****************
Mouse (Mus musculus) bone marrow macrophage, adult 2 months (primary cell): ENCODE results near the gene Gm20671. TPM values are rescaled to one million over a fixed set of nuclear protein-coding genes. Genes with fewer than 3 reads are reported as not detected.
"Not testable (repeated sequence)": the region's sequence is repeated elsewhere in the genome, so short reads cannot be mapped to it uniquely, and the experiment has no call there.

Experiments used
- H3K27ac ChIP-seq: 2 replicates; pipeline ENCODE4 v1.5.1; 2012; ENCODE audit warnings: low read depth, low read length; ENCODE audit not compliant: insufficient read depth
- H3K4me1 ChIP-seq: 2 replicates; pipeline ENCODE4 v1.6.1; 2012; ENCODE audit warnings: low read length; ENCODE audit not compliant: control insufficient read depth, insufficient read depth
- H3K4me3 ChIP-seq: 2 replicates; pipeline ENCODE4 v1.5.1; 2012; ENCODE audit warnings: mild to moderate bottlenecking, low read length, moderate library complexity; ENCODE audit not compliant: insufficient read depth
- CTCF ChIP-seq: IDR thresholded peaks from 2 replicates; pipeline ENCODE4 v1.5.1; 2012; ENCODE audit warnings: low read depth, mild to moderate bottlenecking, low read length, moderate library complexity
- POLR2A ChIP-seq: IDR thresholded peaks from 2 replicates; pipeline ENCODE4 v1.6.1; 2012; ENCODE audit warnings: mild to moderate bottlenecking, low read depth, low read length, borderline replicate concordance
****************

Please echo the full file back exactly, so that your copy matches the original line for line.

Mouse (Mus musculus) bone marrow macrophage, adult 2 months (primary cell): ENCODE results near the gene Gm20671. TPM values are rescaled to one million over a fixed set of nuclear protein-coding genes. Genes with fewer than 3 reads are reported as not detected.
"Not testable (repeated sequence)": the region's sequence is repeated elsewhere in the genome, so short reads cannot be mapped to it uniquely, and the experiment has no call there.

Experiments used
- H3K27ac ChIP-seq: 2 replicates; pipeline ENCODE4 v1.5.1; 2012; ENCODE audit warnings: low read depth, low read length; ENCODE audit not compliant: insufficient read depth
- H3K4me1 ChIP-seq: 2 replicates; pipeline ENCODE4 v1.6.1; 2012; ENCODE audit warnings: low read length; ENCODE audit not compliant: control insufficient read depth, insufficient read depth
- H3K4me3 ChIP-seq: 2 replicates; pipeline ENCODE4 v1.5.1; 2012; ENCODE audit warnings: mild to moderate bottlenecking, low read length, moderate library complexity; ENCODE audit not compliant: insufficient read depth
- CTCF ChIP-seq: IDR thresholded peaks from 2 replicates; pipeline ENCODE4 v1.5.1; 2012; ENCODE audit warnings: low read depth, mild to moderate bottlenecking, low read length, moderate library complexity
- POLR2A ChIP-seq: IDR thresholded peaks from 2 replicates; pipeline ENCODE4 v1.6.1; 2012; ENCODE audit warnings: mild to moderate bottlenecking, low read depth, low read length, borderline replicate concordance